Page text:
Written by B.E. Kerian You can f ollow his own blog here

It’s here. Your defining moment when you have an opportunity to ‘ trust the process ‘, to ‘ dare to dream ‘ and more importantly to ‘utterly mess it all up and figure out what works…or what doesn’t’. Will you take that opportunity? The risk? The chance to lead…even if you don’t know exactly where you are going?

There are moments throughout the development and history of any successful studio or business that allow their people to take the lessons they’ve learned, for better or worse, and move forward to a better future. Pixar Animation Studios, which was founded in 1986 but didn’t go public until late 1995, is certainly no exception. And with good reason. Pixar co-founder (and current president) Ed Catmull shares a behind-the-scenes look at the creative and collaborate process that not only goes into the films made by the universally-acclaimed studio, but also into building a creative culture that will potentially outlast its originators in his 2014 book, “Creativity, Inc.”.

“Pixar was a place that gave artists running room, that gave directors control, that trusted its people to solve problems. I have always been wary of maxims or rules because, all too often, they turn out to be empty platitudes that impede thoughtfulness, but these two principles actually seemed to help our people” (my emphasis, 67).

In 1997, the Disney studio came to Pixar with the idea of making a direct-to-video sequel to Toy Story. It wasn’t long after starting the project that the Pixar team realized it “ran counter to what they believed in” (e.g., quantity over quality) and even created “a negative impact on the internal culture” of the Pixar studio. And so, for nine grueling months before Toy Story 2’s scheduled theatrical release, the entire film was rewritten and reanimated from what was viewed as a mediocre project to something universal and timeless.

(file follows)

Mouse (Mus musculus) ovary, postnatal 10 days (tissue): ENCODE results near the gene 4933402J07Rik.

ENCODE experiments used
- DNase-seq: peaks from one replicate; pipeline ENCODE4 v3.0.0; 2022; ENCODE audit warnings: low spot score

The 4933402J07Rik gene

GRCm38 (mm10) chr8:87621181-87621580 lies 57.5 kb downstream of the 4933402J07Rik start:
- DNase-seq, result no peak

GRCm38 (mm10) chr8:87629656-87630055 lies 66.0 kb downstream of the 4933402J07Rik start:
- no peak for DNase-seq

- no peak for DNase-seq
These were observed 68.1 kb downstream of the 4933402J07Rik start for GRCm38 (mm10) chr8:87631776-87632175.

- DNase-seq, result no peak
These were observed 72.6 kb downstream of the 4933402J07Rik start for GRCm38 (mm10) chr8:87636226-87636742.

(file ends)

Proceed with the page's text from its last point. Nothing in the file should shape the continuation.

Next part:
Catmull later said, in a 2007 documentary feature, “The important thing is not the idea. The important thing is the people. It’s how they work together.”

Ultimately, success boils down to 4 major points:

  • Stay true to your core values.

  • Allow room for creativity.

  • Conutinously problem-solve (e.g., turn something from good to great)

  • Set people-oriented goals.

With that last point in mind, Catmull considers the aforementioned experience as a lesson in recognizing the effects this has on the people involved, and figuring out solutions and strategies to consider how to best meet their needs.

At Mercury Matrix, Inc., which was founded by manager Julian Thomas in 2014, everybody believes in “being the best” and “letting our results speak for themselves”, whether working in the office, speaking to customers throughout the Twin Cities region, or carrying out actions and steps to reach short-term and long-term goals. As a Account Manager of this company, I have seen firsthand the benefit of not only the various tools, skills and standards involved in being successful, but moreover the actions and choices made by those who carry them out. Lastly, I have repeatedly seen the embodiment of these 4 key elements demonstrated by Mercury Matrix.

One of the points Catmull makes in his book, in terms of management and leading others, is that “it’s not the manager’s job to prevent risks. It’s the manager’s job to make it safe for others to take them.”

Risks and adversities are inevitable. So you can either try to avoid them, or you can face them head-on with confidence and with a solution-oriented mindset. Figure out how to overcome them AND how not to. In terms of personal and professional development, Catmull adds, “If you don’t strive to uncover what is unseen and understand its nature [or purpose], you will be ill prepared to lead.” You have to understand why you’re doing what you’re doing, what the end result is that you’re aiming for, and recognize the importance of accountability and following through in the process of striving towards success.

Will you take a step forward today Or will you stay in the ‘comfort zone’?

WARNING: There is no growth in the comfort zone.